first_img Rector Albany, NY Rector Tampa, FL Rector Belleville, IL Rector (FT or PT) Indian River, MI Rector Hopkinsville, KY The Church Investment Group Commends the Taskforce on the Theology of Money on its report, The Theology of Money and Investing as Doing Theology Church Investment Group [ACNS Digest] The House of Bishops of the Anglican Church of Burundi have expressed “great sorrow” at the death of President Pierre Nkurunziza. The bishops met on June 10 following the death of President Nkurunziza last Tuesday (June 9). Officials in Burundi say that the president died following a heart attack.Nkurunziza had announced his intention to stand down later this year, after 15 years in office, and he did not contest the country’s General Election last month. The president-elect, Evariste Ndayishimiye, was due to be sworn in during a handover ceremony in August. Following an emergency ruling by Burundi’s constitutional court, President Ndayishimiye will now be sworn in on Thursday (June 18). Both men are from the country’s CNDD-FDD party.In a communiqué following their meeting last week, the bishops expressed their condolences to Nkurunziza’s family, the government, and all Burundians. They urged people to be calm and united as a tribute to the late president, who they said “always called people to seek for unity and social cohesion.”In a statement, the Anglican Church of Burundi said that the House of Bishops appealed to other religious groups to join together in solidarity with the whole population in prayers during this hard time.The primate of Burundi, Archbishop Martin Blaise Nyaboho, issued the communiqué in the presence of the bishops representing the nine Anglican dioceses of the province. In a television broadcast he said that they were grateful for all the good work that Nkurunziza had done for his country during the last 15 years he was in power. He stressed that they will always remember what he achieved for the benefit and development of Burundi.All nine bishops in Burundi visited the State House in Ntare Rushatsi to sign the book of condolence. Rector Shreveport, LA Submit an Event Listing In-person Retreat: Thanksgiving Trinity Retreat Center (West Cornwall, CT) Nov. 24-28 Course Director Jerusalem, Israel An Evening with Presiding Bishop Curry and Iconographer Kelly Latimore Episcopal Migration Ministries via Zoom June 23 @ 6 p.m. ET Associate Priest for Pastoral Care New York, NY Posted Jun 17, 2020 The Church Pension Fund Invests $20 Million in Impact Investment Fund Designed to Preserve Workforce Housing Communities Nationwide Church Pension Group Priest-in-Charge Lebanon, OH Rector Collierville, TN Press Release Service Anglican Communion Associate Rector Columbus, GA Featured Jobs & Calls Family Ministry Coordinator Baton Rouge, LA Submit a Press Release Missioner for Disaster Resilience Sacramento, CA Episcopal Charities of the Diocese of New York Hires Reverend Kevin W. VanHook, II as Executive Director Episcopal Charities of the Diocese of New York Rector/Priest in Charge (PT) Lisbon, ME Inaugural Diocesan Feast Day Celebrating Juneteenth San Francisco, CA (and livestream) June 19 @ 2 p.m. PT AddThis Sharing ButtonsShare to PrintFriendlyPrintFriendlyShare to FacebookFacebookShare to TwitterTwitterShare to EmailEmailShare to MoreAddThis Curate Diocese of Nebraska Tags Cathedral Dean Boise, ID Rector Smithfield, NC center_img Associate Rector for Family Ministries Anchorage, AK Assistant/Associate Rector Washington, DC Rector Martinsville, VA Assistant/Associate Rector Morristown, NJ Seminary of the Southwest announces appointment of two new full time faculty members Seminary of the Southwest Director of Administration & Finance Atlanta, GA Priest Associate or Director of Adult Ministries Greenville, SC This Summer’s Anti-Racism Training Online Course (Diocese of New Jersey) June 18-July 16 Rector Pittsburgh, PA TryTank Experimental Lab and York St. John University of England Launch Survey to Study the Impact of Covid-19 on the Episcopal Church TryTank Experimental Lab New Berrigan Book With Episcopal Roots Cascade Books Curate (Associate & Priest-in-Charge) Traverse City, MI Rector and Chaplain Eugene, OR Burundi: Bishops express sorrow following death of President Pierre Nkurunziza Rector Washington, DC Join the Episcopal Diocese of Texas in Celebrating the Pauli Murray Feast Online Worship Service June 27 Rector Knoxville, TN Ya no son extranjeros: Un diálogo acerca de inmigración Una conversación de Zoom June 22 @ 7 p.m. ET Featured Events Africa, Canon for Family Ministry Jackson, MS Remember Holy Land Christians on Jerusalem Sunday, June 20 American Friends of the Episcopal Diocese of Jerusalem Rector Bath, NC Director of Music Morristown, NJ Assistant/Associate Priest Scottsdale, AZ Youth Minister Lorton, VA Virtual Celebration of the Jerusalem Princess Basma Center Zoom Conversation June 19 @ 12 p.m. ET Episcopal Migration Ministries’ Virtual Prayer Vigil for World Refugee Day Facebook Live Prayer Vigil June 20 @ 7 p.m. ET Submit a Job Listing Bishop Diocesan Springfield, IL last_img read more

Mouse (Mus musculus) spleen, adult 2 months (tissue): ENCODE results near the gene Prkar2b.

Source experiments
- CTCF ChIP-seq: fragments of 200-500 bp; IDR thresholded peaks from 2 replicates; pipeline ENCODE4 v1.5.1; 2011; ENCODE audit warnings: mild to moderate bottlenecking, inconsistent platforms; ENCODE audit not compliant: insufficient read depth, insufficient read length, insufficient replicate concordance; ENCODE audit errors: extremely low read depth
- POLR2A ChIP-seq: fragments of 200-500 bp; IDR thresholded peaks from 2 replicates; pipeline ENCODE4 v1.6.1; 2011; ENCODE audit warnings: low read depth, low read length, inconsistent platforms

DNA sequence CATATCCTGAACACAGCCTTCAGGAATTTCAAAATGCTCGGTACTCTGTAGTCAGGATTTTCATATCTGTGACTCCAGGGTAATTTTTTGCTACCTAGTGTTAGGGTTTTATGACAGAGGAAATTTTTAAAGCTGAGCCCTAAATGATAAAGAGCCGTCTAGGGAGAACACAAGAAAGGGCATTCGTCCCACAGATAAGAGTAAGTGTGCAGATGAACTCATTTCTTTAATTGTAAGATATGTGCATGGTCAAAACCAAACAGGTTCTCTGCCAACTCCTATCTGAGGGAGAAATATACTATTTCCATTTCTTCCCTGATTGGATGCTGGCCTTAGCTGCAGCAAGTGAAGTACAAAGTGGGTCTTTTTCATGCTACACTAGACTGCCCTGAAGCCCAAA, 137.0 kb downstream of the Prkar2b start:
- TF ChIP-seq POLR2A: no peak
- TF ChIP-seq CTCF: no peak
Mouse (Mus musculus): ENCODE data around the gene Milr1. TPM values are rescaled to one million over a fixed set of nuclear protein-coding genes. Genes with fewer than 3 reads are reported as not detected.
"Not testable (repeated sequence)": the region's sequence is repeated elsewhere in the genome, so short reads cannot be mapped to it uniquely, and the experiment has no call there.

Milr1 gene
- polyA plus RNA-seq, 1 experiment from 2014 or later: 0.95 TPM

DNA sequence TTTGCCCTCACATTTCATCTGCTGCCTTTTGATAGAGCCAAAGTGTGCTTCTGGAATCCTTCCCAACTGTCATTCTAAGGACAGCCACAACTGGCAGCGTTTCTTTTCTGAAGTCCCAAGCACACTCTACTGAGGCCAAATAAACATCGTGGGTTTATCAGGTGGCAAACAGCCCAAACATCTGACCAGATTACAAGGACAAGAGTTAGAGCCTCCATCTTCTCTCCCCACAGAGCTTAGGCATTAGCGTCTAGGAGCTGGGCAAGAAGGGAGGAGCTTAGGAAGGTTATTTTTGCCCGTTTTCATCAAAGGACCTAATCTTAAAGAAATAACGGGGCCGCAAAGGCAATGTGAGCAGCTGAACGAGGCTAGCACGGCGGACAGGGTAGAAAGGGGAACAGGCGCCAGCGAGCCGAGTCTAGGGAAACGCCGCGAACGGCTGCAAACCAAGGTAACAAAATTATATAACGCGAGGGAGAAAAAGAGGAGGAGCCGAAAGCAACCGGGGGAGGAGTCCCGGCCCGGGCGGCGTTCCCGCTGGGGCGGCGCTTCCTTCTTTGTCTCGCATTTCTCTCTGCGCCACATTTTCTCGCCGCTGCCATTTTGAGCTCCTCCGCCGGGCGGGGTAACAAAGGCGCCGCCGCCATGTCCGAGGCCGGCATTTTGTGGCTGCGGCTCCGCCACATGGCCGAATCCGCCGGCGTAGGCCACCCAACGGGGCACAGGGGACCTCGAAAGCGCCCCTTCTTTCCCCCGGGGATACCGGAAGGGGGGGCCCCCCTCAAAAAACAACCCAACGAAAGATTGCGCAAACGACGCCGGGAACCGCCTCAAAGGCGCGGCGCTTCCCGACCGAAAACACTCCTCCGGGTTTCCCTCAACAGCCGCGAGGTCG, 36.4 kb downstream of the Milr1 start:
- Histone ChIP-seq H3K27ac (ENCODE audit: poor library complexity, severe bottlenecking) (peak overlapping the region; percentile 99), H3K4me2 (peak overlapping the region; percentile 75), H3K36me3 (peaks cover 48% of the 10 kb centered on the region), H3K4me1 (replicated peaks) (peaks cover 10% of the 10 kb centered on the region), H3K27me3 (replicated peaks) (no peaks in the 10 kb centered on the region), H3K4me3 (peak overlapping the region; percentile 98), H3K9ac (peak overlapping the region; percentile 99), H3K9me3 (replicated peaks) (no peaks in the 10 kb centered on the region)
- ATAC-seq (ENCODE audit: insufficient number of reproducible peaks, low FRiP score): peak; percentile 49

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Over 200 attend Apopka Chamber Hob Nob

first_img Please enter your comment! Please enter your name here 147 voters cast ballots in Hob Nob Straw PollPolitical candidates from around Central Florida converged last night at The Apopka VFW Community Center to take part in the Political Hob Nob sponsored by The Apopka Area Chamber of Commerce. They shook hands, handed out business cards, and talked to attendees in an informal setting.There were 19 candidates and more than 200 local business leaders and community members in attendance.“We hope that the candidates are able to capitalize on the opportunity to share their respective visions for the greater Apopka area and the state as a whole,” said Chamber President Laura A. Heiselman. “We are particularly pleased to feature several judicial candidates.  It is often challenging to learn more about these particular races so this event gives our attendees the chance to engage with candidates on a one-on-one basis to help make informed decisions.”147 Voters participated in the Straw Poll.The Hob Nob format is essentially a trade show for candidates… allowing attendees to engage one-on-one with the candidates and business exhibitors.There were no formal speeches, forums or debates, but there was a straw poll taken with the winners announced at the end of the evening by Chamber Board Chairman Jeff Welch.147 ballots were cast for 18 different elections from President all the way local elections.Republican John Mica and Democrat Val Demmings share a rare photo together.In the Presidential Straw Poll, Hillary Clinton defeated Donald Trump 68-60 with Gary Johnson receiving 13 votes.For the US Senate, Marco Rubio defeated Alan Grayson 61-33 with Patrick Murphy receiving 25 votes.For the US House District 10 race, Val Demings and Thuy Lowe tied with 55 votes each, followed by Geraldine Thompson with 19.For the State Senate District 11, Bob Sindler defeated Randolph Bracy 46-31, followed by Chuck O’ Neal with 25 votes and Gary Siplin with 22.For the State House District 31, Jennifer Sullivan defeated Robert Rightmyer 76-27, followed by Theo Bob with 12 votes.For the State House District 45, Greg Jackson defeated Kamia Brown 41-26 followed by Kelvin Cobaris with 17.For Orange County Sheriff, Jerry Demings defeated Spike Hopkins 81-63.For Supervisor of Elections, Bill Cowles defeated Della Davis 109-25.For Orange County School Board District 7, Christine Moore defeated Matthew Fitzpatrick 54-45, followed by Isadora Dean with 27 votes.For complete results of the Straw Poll, go here. Share on Facebook Tweet on Twitter TAGSApopka Area Chamber of CommerceHob NobStraw Poll Previous articleIkea Recalls 29 Million Dressers and ChestsNext articleOn This Day in History: June 29th, 1776 Denise Connell RELATED ARTICLESMORE FROM AUTHOR You have entered an incorrect email address! Please enter your email address here UF/IFAS in Apopka will temporarily house District staff; saves almost $400,000 Save my name, email, and website in this browser for the next time I comment. LEAVE A REPLY Cancel reply Gov. DeSantis says new moment-of-silence law in public schools protects religious freedom Florida gas prices jump 12 cents; most expensive since 2014 last_img read more